Introduction: Electric Go Kart From Old Trash (On a Budget)

About: I play the alto and bari saxophone. I try to make clear and easy to understand instructables.
One man's trash is another man's fun!

It all started when my father got a motor and a controller (not used yet) off a little electric truck some people were throwing away.  Also, someone gave him an old go kart frame likely from the 70s.  It had surprisingly little rust except for a seat on which someone poorly welded.  However, it still was in "throw away" condition.

Throughout the instructable, I'll bold certain things I think will be most useful to know.

I would highly recommend doing projects like this with your children, as it helps them learn things that everyone should know.  It breaks the chain of not doing anything for yourself and learning to do it through knowledge and error (and we had plenty of that).

Anyway, before I start, here's a video of the go kart I call the "Rat Buggy" in motion.  Excuse the short length; it was meant to be a nice trip around the yard, but the camera didn't get the rest of it.  I did as much as I could with what I had.

Also, realize that there are much better ways to do most of the stuff we did.  We were mainly on a budget.

Here's a list of tools needed for this project:

-Bandsaw (for cutting metal and thick metal)

-Sawzall (for cutting metal the bandsaw can't get to.  One or the other is fine.)

-Grinder (for grinding unneeded metal off and grinding metal to weld on down)

-Welder and welding hammer (Any welder works.  I'm using a simple, wire-fed one)

-Sets of wrenches and sockets (for various tasks)

-Other small tools you might need, such as a hammer or clamps

Step 1: The Frame and Preparing It

This is the original frame that was given to us.  The front end was entirely rusted together.  It was originally going to be a gas engine, but electric was a personal preference.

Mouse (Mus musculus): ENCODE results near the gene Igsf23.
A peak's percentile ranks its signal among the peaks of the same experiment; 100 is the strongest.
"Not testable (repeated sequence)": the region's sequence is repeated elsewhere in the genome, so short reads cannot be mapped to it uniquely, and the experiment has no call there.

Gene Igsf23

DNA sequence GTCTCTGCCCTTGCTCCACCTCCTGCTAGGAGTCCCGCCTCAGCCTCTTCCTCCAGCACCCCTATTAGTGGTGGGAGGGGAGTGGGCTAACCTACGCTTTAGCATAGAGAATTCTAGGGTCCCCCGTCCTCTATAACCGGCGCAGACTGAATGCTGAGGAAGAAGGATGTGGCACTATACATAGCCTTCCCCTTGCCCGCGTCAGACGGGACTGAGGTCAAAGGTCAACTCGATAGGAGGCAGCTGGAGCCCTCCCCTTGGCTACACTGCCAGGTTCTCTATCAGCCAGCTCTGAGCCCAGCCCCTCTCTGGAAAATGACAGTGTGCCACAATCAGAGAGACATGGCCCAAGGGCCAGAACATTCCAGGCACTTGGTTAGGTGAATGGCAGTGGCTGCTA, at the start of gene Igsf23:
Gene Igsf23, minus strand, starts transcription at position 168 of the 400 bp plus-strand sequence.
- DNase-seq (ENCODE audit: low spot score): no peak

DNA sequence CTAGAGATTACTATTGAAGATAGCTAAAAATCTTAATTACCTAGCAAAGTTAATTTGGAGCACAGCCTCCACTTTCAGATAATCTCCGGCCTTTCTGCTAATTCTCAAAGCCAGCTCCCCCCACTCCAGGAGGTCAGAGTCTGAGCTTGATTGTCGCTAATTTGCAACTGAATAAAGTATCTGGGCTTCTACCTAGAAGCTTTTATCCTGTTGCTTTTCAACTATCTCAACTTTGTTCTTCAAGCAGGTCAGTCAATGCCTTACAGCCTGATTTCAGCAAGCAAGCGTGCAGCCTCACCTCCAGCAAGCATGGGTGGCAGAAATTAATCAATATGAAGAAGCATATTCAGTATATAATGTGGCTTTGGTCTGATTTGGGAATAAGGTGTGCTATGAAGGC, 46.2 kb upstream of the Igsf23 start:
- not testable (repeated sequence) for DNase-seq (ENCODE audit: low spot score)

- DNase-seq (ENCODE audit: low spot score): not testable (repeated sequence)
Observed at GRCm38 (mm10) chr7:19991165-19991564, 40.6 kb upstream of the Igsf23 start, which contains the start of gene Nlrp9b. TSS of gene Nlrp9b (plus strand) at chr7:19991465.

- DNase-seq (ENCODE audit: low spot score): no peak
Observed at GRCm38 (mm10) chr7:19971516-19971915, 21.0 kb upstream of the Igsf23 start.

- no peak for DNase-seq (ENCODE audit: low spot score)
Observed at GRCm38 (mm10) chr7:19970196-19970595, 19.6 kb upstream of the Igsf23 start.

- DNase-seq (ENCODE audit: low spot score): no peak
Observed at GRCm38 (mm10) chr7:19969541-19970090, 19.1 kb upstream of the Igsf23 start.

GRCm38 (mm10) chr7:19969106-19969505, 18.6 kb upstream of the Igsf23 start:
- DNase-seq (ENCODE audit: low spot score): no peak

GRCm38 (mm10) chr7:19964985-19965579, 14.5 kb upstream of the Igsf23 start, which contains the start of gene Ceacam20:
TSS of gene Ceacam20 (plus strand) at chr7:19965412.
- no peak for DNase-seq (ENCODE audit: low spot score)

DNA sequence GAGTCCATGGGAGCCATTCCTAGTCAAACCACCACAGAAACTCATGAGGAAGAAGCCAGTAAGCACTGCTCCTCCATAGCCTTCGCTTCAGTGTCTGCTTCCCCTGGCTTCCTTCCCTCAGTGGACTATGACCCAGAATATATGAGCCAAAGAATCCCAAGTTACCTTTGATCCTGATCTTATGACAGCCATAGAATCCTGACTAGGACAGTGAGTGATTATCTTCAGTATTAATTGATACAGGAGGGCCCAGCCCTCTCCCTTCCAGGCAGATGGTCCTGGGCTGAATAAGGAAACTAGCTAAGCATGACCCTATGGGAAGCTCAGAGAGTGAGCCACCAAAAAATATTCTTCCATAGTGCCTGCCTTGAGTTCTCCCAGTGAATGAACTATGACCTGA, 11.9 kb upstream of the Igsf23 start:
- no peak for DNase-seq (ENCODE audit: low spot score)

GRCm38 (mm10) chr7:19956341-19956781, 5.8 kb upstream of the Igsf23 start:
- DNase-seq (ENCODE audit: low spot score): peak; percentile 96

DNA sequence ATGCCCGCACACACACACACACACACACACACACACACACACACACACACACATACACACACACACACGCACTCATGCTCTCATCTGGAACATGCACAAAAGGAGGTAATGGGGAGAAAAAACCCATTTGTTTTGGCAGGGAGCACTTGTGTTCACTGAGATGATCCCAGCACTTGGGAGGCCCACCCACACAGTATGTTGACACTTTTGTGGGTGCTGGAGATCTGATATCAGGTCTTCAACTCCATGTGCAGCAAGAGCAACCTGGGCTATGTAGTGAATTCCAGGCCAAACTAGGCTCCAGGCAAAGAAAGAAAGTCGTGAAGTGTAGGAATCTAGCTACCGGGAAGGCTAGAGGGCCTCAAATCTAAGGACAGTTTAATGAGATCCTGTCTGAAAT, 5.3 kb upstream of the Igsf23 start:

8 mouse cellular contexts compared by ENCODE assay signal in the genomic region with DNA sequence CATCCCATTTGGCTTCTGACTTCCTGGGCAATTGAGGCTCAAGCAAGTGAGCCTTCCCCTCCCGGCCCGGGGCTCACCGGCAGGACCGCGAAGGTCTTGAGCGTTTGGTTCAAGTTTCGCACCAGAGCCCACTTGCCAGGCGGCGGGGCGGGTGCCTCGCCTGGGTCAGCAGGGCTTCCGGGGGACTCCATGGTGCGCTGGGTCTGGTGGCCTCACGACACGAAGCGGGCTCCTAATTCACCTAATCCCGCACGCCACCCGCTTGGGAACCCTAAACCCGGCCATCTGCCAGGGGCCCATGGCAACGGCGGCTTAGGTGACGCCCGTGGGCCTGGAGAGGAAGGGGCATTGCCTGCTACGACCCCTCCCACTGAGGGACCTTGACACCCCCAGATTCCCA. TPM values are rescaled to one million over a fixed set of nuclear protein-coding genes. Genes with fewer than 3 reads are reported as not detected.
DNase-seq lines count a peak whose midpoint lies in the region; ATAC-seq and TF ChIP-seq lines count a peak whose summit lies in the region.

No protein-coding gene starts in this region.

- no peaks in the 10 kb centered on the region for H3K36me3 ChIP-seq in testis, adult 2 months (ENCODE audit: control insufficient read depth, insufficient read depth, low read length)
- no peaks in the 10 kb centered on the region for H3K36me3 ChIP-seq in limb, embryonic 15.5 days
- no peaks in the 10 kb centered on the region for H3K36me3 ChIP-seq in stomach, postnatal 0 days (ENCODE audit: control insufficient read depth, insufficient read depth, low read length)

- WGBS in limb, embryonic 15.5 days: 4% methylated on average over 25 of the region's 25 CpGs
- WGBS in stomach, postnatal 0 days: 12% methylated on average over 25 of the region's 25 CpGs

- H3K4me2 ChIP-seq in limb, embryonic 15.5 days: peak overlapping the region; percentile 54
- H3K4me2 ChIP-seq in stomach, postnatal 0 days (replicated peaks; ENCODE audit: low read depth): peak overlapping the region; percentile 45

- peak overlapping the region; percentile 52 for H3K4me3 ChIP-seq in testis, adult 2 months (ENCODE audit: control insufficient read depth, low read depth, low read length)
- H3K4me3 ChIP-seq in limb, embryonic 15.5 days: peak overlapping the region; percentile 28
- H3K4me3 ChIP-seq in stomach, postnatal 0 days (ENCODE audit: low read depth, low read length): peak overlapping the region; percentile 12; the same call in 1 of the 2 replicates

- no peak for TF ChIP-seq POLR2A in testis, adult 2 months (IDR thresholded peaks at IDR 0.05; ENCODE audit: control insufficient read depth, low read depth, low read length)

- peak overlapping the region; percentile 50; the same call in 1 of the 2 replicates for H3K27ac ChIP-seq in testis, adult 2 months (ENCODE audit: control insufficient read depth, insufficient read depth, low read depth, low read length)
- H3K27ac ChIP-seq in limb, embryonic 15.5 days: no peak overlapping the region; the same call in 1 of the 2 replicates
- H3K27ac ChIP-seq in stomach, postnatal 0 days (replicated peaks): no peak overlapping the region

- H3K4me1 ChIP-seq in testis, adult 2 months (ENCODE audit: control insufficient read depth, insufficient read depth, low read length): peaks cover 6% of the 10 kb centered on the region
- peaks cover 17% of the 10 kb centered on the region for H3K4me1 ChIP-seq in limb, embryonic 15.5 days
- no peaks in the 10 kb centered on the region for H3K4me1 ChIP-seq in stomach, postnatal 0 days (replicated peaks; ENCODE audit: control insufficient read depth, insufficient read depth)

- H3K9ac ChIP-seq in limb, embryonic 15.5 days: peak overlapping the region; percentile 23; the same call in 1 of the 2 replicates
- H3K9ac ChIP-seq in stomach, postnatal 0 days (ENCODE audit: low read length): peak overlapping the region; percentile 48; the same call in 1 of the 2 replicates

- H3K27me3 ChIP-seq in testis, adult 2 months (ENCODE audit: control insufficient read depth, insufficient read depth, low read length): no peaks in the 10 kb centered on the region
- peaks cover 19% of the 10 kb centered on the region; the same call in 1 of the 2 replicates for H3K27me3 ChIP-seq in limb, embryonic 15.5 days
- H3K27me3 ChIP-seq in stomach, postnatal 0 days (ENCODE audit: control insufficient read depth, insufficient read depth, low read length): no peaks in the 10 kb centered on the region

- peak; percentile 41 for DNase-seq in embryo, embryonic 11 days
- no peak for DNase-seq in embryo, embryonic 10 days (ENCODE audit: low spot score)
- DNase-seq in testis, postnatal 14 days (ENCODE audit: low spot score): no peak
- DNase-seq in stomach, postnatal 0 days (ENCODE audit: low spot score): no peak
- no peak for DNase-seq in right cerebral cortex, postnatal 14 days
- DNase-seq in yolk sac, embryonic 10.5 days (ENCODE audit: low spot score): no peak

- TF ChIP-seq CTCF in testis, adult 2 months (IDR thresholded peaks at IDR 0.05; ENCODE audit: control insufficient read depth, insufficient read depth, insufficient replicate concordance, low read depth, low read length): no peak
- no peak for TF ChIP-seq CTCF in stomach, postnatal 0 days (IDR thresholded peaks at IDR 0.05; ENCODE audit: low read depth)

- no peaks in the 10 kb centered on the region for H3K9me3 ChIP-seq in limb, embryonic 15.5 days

First, I tried removing the steering wheel and shaft.  The shaft was impossible to remove without welding, so I took a large wrench and banged the shaft and front end to loosen the rust off of it.  I then took silicone spray (a lubricant), and sprayed every crack, moved everything to get it all in the cracks, and let it sit for several hours.  This loosened it completely.

Here's a video.

Then, I removed the seat by unscrewing the bottom cushion of the modified seat and pulling most of the metal off since rust already got to that.  One of the "arm rests" had to be cut off.  For cutting metal, a sawzall  or a band saw is an excellent choice.  A hacksaw is okay , but it's tiring and time consuming.

Step 2: Preparing the Back End

Our next task was to extend the back end to accommodate the motor and battery.

The idea is to cut the frame and weld metal in between the gap. 

First, we cut off the entire back end from directly behind where the seat was.  We're using a hacksaw in the picture because he thought our sawzall was stolen.  It was later found.

Then, we bought two square tubes (steel) and positioned them parallel to each other and ready to be welded.

Step 3: Welding the Back End

In order to weld properly, you need clean metal and no paint or rust.  Therefore, I ground the metal on the frame down to where it was shiny.  Otherwise, they probably wouldn't be very good welds.

First, we checked that the tubes were still parallel, then I made three large welds at the end of each tube.  The right tube ended up being a bit crooked and the left ended up fine.  Double check everything's right before welding.   I wish I could bold that more.  You don't want to have to grind all the welds off and redo the whole thing.

Then, we aligned the rear wheels and made three large welds there on each side also.  However, in the back, we flipped it over and welded from the bottom also, grinding metal and making good welds.

The last thing to extend was the brake.  I took the same idea for extending the whole thing and did it with a metal rod for the brake.

Note:  I don't have pictures of the welding process because I was afraid it would damage the camera.  Correct me if I'm wrong.

Step 4: Modifying the Motor